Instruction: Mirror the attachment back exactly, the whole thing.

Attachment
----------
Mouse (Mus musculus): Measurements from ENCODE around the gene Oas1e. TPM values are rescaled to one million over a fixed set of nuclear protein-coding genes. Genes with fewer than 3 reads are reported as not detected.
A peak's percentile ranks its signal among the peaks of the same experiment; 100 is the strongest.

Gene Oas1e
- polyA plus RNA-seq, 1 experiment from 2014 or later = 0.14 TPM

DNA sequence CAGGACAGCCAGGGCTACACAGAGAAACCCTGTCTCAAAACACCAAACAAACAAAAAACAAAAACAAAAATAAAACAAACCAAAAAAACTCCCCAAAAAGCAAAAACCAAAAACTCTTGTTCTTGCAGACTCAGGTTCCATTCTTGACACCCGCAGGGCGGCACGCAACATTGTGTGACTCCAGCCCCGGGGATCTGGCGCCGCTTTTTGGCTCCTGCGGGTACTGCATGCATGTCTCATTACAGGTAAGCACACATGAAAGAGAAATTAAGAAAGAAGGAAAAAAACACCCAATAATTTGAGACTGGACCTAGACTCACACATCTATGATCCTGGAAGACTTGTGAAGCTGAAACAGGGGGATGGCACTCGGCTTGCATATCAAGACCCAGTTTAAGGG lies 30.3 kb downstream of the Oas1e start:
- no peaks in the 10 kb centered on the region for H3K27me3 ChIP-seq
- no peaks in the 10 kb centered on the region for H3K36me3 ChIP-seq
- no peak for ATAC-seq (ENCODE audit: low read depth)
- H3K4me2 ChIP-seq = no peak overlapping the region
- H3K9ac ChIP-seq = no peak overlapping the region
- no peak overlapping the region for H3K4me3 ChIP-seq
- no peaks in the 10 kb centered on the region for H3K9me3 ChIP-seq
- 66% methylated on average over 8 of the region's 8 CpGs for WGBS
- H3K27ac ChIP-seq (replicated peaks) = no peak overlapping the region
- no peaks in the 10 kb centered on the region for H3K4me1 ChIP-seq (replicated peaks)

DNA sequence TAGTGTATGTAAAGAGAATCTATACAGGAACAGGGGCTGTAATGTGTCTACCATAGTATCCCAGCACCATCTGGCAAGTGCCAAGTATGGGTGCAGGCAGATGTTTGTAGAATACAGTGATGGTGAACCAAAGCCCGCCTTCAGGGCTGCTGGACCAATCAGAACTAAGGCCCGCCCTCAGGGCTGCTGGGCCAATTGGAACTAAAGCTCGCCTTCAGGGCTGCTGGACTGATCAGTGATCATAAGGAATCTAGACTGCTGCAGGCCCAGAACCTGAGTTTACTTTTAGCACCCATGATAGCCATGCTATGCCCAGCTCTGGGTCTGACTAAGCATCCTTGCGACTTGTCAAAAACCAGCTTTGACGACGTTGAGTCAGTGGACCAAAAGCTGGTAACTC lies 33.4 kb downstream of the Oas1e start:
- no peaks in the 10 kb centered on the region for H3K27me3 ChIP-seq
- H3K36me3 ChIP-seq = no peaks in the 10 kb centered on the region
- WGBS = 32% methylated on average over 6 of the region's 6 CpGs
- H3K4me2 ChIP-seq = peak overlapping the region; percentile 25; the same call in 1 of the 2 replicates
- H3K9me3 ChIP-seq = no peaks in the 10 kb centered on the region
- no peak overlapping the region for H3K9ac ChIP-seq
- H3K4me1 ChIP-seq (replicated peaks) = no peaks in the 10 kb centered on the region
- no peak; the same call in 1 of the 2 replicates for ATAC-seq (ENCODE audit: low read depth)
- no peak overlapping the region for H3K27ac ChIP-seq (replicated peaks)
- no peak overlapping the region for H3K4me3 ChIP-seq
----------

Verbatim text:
Mouse (Mus musculus): Measurements from ENCODE around the gene Oas1e. TPM values are rescaled to one million over a fixed set of nuclear protein-coding genes. Genes with fewer than 3 reads are reported as not detected.
A peak's percentile ranks its signal among the peaks of the same experiment; 100 is the strongest.

Gene Oas1e
- polyA plus RNA-seq, 1 experiment from 2014 or later = 0.14 TPM

DNA sequence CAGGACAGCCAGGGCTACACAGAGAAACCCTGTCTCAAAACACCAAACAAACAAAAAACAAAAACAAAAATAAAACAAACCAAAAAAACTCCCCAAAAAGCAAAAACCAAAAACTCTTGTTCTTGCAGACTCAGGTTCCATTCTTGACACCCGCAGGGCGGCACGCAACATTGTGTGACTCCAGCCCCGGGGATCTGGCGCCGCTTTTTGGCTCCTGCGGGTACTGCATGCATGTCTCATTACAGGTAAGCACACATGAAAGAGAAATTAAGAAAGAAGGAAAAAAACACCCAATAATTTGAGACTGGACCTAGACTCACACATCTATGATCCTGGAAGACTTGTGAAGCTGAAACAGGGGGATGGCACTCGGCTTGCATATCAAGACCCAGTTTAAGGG lies 30.3 kb downstream of the Oas1e start:
- no peaks in the 10 kb centered on the region for H3K27me3 ChIP-seq
- no peaks in the 10 kb centered on the region for H3K36me3 ChIP-seq
- no peak for ATAC-seq (ENCODE audit: low read depth)
- H3K4me2 ChIP-seq = no peak overlapping the region
- H3K9ac ChIP-seq = no peak overlapping the region
- no peak overlapping the region for H3K4me3 ChIP-seq
- no peaks in the 10 kb centered on the region for H3K9me3 ChIP-seq
- 66% methylated on average over 8 of the region's 8 CpGs for WGBS
- H3K27ac ChIP-seq (replicated peaks) = no peak overlapping the region
- no peaks in the 10 kb centered on the region for H3K4me1 ChIP-seq (replicated peaks)

DNA sequence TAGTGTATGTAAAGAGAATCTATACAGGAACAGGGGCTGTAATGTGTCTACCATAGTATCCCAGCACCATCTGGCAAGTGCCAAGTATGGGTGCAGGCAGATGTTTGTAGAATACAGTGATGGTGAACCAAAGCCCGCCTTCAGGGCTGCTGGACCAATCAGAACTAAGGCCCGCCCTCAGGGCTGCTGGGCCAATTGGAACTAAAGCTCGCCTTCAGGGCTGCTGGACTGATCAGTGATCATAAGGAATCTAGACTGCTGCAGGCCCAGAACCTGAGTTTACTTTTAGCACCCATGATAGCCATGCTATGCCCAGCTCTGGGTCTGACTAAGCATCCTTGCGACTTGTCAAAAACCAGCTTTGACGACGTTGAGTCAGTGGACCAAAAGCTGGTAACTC lies 33.4 kb downstream of the Oas1e start:
- no peaks in the 10 kb centered on the region for H3K27me3 ChIP-seq
- H3K36me3 ChIP-seq = no peaks in the 10 kb centered on the region
- WGBS = 32% methylated on average over 6 of the region's 6 CpGs
- H3K4me2 ChIP-seq = peak overlapping the region; percentile 25; the same call in 1 of the 2 replicates
- H3K9me3 ChIP-seq = no peaks in the 10 kb centered on the region
- no peak overlapping the region for H3K9ac ChIP-seq
- H3K4me1 ChIP-seq (replicated peaks) = no peaks in the 10 kb centered on the region
- no peak; the same call in 1 of the 2 replicates for ATAC-seq (ENCODE audit: low read depth)
- no peak overlapping the region for H3K27ac ChIP-seq (replicated peaks)
- no peak overlapping the region for H3K4me3 ChIP-seq